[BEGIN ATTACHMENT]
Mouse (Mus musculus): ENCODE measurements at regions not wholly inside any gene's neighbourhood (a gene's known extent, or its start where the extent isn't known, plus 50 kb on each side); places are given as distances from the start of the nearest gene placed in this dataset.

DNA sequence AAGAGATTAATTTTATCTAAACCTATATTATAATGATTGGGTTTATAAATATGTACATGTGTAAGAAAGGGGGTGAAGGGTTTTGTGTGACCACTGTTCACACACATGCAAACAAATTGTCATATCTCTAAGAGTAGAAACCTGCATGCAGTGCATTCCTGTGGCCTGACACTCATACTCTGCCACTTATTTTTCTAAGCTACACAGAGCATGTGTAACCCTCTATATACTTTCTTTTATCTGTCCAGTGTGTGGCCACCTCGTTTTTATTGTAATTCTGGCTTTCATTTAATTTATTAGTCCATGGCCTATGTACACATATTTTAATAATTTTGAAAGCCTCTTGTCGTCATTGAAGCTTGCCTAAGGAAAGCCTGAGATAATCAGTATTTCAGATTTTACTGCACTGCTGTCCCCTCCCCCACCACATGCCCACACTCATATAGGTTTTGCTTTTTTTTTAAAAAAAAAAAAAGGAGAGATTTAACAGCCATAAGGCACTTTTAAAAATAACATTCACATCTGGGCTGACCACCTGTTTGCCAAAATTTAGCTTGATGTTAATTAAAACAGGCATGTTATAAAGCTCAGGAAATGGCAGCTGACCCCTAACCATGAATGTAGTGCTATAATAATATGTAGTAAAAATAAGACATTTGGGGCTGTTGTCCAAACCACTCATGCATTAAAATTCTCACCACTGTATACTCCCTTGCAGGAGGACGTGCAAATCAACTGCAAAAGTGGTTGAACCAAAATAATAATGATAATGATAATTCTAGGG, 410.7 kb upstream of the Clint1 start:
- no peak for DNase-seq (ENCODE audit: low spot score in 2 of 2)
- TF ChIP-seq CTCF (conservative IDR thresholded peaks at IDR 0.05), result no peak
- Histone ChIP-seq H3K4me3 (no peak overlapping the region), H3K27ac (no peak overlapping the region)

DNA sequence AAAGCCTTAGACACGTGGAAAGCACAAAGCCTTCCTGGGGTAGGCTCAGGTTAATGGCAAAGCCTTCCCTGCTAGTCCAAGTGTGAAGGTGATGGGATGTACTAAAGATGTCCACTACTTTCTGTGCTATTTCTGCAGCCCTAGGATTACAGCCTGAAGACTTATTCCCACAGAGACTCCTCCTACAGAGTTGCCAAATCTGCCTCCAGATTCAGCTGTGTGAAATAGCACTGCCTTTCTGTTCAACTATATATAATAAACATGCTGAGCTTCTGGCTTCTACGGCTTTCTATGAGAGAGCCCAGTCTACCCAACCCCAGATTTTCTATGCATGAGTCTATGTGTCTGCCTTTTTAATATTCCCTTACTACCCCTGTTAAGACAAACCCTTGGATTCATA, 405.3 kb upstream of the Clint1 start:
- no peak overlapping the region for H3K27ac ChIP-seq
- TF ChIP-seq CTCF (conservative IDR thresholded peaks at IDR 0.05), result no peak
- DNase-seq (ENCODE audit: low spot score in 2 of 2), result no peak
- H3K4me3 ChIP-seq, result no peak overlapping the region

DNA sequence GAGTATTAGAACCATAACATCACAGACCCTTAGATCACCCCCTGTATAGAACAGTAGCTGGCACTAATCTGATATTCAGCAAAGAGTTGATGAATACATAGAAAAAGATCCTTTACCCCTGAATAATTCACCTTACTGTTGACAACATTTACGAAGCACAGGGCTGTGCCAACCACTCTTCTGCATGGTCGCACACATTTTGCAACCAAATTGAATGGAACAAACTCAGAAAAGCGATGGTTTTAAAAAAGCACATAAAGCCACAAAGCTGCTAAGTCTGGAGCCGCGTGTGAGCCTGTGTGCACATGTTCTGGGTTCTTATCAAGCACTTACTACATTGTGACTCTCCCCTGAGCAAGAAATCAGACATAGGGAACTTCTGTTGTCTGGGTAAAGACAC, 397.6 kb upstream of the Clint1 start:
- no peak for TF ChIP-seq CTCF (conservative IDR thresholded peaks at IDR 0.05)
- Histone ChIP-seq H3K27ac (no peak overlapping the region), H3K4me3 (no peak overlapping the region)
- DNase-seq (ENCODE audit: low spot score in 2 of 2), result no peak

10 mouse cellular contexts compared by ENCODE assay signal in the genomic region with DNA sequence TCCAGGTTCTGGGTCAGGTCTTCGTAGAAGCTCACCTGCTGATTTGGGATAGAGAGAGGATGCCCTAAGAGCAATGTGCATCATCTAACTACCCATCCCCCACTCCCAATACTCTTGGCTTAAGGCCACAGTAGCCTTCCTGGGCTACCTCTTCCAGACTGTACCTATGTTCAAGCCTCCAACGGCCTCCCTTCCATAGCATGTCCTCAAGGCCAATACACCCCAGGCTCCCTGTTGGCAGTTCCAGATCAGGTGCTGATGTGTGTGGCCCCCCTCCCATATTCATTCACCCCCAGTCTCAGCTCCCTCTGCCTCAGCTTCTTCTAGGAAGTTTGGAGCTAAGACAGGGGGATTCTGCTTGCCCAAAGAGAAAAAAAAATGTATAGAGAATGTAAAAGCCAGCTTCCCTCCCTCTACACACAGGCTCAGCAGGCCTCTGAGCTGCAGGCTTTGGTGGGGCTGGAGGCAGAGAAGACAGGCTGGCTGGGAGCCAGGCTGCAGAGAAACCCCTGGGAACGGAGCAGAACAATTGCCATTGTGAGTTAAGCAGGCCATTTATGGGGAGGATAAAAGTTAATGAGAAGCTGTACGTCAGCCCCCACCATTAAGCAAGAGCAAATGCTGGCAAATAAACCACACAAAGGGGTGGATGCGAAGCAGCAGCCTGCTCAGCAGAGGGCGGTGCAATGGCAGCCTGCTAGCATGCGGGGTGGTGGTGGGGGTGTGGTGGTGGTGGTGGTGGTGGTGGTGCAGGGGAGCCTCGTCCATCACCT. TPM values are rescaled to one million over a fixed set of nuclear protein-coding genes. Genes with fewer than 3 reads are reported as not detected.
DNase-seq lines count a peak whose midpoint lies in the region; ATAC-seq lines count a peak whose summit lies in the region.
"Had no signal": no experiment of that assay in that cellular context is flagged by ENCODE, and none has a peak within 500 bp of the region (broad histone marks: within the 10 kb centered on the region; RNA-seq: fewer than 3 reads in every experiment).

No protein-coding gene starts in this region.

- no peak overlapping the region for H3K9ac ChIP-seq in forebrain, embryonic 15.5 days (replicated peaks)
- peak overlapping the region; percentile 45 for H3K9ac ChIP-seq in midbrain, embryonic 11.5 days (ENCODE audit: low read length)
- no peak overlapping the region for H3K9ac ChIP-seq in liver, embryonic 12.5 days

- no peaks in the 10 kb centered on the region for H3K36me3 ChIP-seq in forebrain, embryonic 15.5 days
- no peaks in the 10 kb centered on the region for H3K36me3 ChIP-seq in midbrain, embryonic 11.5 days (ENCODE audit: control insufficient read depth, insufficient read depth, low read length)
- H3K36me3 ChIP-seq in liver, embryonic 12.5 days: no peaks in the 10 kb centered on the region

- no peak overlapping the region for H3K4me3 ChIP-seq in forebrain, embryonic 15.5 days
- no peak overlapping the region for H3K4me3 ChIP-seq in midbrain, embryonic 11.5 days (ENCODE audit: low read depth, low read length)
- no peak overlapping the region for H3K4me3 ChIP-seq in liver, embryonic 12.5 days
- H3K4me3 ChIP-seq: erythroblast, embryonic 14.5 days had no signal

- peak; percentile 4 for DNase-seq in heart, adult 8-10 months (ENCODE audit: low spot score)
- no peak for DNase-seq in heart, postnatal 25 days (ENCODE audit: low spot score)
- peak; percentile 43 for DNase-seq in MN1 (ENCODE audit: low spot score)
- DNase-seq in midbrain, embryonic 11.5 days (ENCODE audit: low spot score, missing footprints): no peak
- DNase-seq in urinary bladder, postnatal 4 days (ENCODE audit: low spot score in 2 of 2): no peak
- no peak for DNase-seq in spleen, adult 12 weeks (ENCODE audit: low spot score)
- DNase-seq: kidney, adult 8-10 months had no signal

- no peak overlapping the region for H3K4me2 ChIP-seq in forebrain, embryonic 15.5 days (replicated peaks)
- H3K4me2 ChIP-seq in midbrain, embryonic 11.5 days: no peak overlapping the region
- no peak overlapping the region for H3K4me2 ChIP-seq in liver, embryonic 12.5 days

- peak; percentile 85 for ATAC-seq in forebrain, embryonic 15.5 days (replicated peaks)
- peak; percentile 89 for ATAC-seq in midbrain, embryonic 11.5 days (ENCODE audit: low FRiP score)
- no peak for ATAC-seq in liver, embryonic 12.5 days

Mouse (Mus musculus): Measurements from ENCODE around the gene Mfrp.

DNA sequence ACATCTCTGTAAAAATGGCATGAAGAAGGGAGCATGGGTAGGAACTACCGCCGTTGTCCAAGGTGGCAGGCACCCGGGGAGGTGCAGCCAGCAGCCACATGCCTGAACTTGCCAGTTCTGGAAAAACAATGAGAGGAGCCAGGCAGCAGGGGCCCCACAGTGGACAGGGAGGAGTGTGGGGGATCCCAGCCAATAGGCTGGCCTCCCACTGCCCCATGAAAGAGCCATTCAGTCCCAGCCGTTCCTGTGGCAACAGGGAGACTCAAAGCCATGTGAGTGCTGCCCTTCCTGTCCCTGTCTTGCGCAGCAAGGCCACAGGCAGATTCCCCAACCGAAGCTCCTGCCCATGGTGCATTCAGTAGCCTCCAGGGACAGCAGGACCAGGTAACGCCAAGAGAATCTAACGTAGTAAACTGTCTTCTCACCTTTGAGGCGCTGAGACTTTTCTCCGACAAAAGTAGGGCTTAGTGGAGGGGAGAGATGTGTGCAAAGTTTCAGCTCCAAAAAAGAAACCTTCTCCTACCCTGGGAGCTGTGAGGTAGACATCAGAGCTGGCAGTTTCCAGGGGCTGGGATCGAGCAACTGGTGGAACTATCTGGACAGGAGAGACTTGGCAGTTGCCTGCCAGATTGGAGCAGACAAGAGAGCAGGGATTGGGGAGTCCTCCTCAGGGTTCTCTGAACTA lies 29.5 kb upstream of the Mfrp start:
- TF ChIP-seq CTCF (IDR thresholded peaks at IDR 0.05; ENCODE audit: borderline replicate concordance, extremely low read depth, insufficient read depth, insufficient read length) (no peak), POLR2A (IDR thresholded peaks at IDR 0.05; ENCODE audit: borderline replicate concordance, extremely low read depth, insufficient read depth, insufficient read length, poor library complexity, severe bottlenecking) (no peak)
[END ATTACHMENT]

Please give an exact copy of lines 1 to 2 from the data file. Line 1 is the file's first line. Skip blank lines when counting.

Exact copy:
Mouse (Mus musculus): ENCODE measurements at regions not wholly inside any gene's neighbourhood (a gene's known extent, or its start where the extent isn't known, plus 50 kb on each side); places are given as distances from the start of the nearest gene placed in this dataset.

DNA sequence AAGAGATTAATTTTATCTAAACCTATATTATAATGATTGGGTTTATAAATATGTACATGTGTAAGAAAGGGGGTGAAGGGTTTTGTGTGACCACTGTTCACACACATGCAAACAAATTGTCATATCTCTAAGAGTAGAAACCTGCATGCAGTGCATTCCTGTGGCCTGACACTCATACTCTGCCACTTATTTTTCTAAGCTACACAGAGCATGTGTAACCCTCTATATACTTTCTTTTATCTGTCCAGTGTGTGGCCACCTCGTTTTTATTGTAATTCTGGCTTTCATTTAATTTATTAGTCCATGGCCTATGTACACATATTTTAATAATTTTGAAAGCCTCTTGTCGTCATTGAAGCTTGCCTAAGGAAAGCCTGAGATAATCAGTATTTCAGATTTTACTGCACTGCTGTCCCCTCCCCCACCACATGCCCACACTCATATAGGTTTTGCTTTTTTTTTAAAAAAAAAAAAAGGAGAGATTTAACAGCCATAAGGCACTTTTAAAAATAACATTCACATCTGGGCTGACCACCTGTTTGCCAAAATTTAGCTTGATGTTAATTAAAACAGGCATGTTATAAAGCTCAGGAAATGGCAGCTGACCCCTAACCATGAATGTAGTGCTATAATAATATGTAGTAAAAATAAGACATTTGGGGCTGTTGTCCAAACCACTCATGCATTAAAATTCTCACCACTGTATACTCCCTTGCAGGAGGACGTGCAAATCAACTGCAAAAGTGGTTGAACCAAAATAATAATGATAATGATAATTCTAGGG, 410.7 kb upstream of the Clint1 start: